—— ———– ———– ———– ———– ————–
10 1 2656 144 2648 2648
10 2 63 63 56 56

/* Now, let us check the fragmentation level again AFTER shrinking the database */
SELECT
avg_fragmentation_in_percent,
fragment_count
FROM sys.dm_db_index_physical_stats (DB_ID (‘DEC_TEST_SHRINK’), OBJECT_ID (‘TEST_TBL’), 1, NULL, ‘LIMITED’);
GO

avg_fragmentation_in_percent fragment_count

—————————- ——————–

99.96                                       2500

As you can see from above, after the shrinking of the database, the total fragmentation percentage went up. The shrink operation starts at the very end of the data file and it moves one page at a time and moves it to the free space that is below the marked shrink threshold. This means that as part of the shrinking process, it reverses the actual physical order of the pages which make up your leaf level of the index. That is what causes it to fragment.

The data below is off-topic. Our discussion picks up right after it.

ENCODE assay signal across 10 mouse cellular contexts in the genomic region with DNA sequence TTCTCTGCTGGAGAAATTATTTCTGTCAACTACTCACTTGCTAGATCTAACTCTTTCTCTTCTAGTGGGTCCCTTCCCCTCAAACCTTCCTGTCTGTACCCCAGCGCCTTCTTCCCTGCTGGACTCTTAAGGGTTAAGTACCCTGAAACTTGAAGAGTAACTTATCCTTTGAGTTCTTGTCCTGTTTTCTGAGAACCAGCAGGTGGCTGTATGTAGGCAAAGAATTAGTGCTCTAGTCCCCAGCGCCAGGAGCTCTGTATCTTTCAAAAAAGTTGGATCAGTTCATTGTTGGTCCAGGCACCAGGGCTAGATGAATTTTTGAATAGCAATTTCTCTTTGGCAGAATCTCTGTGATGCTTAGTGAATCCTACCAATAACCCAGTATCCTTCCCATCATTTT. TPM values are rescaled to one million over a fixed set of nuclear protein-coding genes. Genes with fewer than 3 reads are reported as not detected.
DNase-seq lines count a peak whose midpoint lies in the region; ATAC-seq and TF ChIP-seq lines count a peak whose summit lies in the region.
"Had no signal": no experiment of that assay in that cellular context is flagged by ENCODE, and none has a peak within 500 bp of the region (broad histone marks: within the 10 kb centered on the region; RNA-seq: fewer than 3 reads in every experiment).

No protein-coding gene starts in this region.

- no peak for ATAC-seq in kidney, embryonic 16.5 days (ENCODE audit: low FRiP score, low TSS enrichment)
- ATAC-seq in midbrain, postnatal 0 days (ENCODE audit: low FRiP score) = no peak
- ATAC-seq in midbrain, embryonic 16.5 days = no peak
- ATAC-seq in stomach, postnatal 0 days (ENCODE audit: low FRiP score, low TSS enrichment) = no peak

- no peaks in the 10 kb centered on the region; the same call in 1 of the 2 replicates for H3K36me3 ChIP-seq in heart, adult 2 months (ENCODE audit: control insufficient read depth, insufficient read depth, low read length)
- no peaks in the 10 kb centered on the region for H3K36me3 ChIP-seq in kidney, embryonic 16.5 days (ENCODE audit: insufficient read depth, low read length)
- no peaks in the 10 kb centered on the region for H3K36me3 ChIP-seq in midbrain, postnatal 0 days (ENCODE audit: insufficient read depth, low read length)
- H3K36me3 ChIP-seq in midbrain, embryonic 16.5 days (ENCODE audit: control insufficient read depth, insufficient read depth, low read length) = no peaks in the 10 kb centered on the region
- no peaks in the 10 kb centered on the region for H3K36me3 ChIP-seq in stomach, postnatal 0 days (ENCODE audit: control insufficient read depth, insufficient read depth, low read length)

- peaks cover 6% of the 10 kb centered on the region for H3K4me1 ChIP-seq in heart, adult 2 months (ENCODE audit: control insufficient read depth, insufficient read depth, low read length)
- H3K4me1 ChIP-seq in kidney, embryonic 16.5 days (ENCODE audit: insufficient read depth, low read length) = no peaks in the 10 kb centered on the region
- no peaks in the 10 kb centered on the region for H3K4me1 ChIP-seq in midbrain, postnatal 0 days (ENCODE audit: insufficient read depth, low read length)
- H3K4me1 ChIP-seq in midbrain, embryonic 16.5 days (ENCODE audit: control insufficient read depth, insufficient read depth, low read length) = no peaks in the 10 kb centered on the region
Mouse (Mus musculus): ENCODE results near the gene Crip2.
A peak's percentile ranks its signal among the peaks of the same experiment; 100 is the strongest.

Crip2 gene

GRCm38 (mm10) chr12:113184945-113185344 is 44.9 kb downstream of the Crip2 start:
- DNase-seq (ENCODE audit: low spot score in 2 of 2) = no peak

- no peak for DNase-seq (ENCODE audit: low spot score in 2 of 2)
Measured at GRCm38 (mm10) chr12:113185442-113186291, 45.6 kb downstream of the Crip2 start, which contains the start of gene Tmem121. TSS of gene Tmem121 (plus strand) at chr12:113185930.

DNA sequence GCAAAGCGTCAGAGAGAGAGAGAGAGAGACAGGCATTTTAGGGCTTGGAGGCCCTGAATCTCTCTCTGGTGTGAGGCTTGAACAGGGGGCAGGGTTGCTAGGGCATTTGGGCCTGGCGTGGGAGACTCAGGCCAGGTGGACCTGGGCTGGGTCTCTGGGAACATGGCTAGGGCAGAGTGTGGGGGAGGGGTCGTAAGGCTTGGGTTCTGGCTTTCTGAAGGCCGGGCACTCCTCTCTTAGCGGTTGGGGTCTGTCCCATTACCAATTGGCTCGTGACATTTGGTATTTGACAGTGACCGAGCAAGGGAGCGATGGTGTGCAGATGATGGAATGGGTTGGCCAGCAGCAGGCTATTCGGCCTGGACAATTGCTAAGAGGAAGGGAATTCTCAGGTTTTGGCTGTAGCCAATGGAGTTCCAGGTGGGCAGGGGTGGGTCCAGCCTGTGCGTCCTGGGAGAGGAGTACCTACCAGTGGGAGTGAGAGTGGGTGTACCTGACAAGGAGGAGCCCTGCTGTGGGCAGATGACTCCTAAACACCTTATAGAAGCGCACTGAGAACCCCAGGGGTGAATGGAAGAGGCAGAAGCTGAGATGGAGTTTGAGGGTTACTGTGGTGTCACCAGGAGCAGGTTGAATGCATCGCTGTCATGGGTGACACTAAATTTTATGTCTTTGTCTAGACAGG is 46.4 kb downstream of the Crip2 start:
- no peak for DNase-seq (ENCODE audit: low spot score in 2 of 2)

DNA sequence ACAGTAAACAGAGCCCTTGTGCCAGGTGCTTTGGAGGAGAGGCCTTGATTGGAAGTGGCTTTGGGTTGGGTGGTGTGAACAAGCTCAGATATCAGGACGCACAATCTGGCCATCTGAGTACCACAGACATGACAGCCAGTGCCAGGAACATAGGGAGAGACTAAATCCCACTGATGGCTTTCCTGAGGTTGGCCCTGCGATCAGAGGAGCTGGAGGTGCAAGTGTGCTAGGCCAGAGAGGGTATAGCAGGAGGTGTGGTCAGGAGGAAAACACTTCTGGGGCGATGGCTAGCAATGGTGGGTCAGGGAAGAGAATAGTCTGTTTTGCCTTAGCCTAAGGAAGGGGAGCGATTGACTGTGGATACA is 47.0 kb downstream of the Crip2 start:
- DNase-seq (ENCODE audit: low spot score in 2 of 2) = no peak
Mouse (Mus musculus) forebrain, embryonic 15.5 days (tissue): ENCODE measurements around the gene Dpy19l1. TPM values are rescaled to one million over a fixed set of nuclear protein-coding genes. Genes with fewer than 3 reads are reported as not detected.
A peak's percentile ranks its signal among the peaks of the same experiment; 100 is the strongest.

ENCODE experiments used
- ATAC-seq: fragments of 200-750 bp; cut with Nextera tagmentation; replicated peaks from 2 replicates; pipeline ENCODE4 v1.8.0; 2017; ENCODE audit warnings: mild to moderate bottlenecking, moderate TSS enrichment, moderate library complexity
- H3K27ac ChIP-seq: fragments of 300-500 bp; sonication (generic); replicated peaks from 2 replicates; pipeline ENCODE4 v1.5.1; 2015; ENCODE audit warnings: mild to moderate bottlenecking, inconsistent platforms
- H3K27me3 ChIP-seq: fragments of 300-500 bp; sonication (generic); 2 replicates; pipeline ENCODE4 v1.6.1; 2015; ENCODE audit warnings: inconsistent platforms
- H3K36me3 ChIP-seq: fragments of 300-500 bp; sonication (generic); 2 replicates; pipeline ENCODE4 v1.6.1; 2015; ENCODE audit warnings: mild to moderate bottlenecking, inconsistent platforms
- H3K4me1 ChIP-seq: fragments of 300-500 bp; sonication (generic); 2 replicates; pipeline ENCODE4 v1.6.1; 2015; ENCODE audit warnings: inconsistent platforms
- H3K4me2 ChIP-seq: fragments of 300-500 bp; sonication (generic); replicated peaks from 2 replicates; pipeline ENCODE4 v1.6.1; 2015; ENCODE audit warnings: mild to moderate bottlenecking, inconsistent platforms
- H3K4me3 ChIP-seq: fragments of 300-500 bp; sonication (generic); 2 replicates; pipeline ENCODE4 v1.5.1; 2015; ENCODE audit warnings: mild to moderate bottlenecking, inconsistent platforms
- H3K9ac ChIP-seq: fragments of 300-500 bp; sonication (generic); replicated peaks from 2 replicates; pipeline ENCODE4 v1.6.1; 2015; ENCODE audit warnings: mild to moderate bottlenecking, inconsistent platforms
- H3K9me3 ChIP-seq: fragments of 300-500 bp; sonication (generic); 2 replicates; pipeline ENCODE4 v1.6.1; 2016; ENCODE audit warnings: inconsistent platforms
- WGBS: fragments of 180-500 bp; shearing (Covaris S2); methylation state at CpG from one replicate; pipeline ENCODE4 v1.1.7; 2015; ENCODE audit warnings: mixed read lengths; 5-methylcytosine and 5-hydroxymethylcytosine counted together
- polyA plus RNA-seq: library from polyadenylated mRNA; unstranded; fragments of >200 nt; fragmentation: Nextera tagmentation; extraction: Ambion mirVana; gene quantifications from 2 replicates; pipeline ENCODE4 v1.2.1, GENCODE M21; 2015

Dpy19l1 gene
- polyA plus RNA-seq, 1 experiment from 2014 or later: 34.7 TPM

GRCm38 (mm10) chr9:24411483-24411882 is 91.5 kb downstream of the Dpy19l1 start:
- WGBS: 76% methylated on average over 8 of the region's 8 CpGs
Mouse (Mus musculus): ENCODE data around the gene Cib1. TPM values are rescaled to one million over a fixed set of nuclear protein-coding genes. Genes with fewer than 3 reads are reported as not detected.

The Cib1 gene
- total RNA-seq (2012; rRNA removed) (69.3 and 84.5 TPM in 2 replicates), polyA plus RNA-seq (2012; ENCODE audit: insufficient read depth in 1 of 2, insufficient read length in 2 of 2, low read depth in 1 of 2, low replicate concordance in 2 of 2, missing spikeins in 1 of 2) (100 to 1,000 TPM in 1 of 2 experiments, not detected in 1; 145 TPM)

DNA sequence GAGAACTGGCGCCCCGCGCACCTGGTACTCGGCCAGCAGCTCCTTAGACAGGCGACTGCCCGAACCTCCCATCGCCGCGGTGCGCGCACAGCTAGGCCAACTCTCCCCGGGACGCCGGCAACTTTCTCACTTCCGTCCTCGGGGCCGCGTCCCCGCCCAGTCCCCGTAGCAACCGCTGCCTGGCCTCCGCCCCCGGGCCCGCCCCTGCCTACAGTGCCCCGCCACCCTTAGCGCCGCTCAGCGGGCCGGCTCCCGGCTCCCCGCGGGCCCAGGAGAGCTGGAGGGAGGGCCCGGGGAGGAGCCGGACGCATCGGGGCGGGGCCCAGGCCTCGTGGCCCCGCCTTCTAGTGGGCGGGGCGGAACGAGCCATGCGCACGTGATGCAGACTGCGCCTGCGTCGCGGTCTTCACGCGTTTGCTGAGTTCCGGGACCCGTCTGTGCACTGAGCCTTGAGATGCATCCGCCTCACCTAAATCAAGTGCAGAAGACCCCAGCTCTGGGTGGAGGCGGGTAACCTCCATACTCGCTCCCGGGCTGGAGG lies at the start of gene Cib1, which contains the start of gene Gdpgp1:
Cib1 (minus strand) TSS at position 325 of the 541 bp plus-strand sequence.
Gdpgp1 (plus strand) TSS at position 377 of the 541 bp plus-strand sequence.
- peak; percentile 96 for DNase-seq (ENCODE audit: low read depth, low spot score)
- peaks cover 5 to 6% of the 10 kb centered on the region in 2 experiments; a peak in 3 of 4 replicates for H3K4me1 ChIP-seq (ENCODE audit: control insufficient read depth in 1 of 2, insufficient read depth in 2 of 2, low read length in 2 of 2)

So, in summary, here are the problems that auto-shrink can cause:

1) It could kick in at peak production times thus causing IO and CPU contention issues.
2) When it kicks in, it can easily flush out your pages from the buffer pool and thus cause performance issues – this can also result into IO timeouts.
3) When used in combination with auto-grow, it works like a see-saw…any operational database requires free-space and this if you run shrink to free up the space and then it has to grow again and then you shrink it again via auto-shrink…and so on and so forth…
4) It causes fragmentation which you would need to fix to avoid performance issues.

So, our recommendation is to never use this option for your production environments.

Posted in SQL Server | Leave a Comment »

Some more Virtual Server Resources

Posted by decipherinfosys on November 22, 2007

Here are some good virtual server resources from MSFT:

Virtual Server Operations Guide:

http://technet2.microsoft.com/windowsserver/en/library/ce2499f6-f592-4eec-946f-56ff352e3e291033.mspx?mfr=true

Virtual Server Technical Reference:

http://technet2.microsoft.com/windowsserver/en/library/c3663e92-0992-4f6f-9870-513040f5f2be1033.mspx?mfr=true

Virtual Server Community:

http://www.microsoft.com/windowsserversystem/virtualserver/community.aspx

Posted in Virtual Server | Leave a Comment »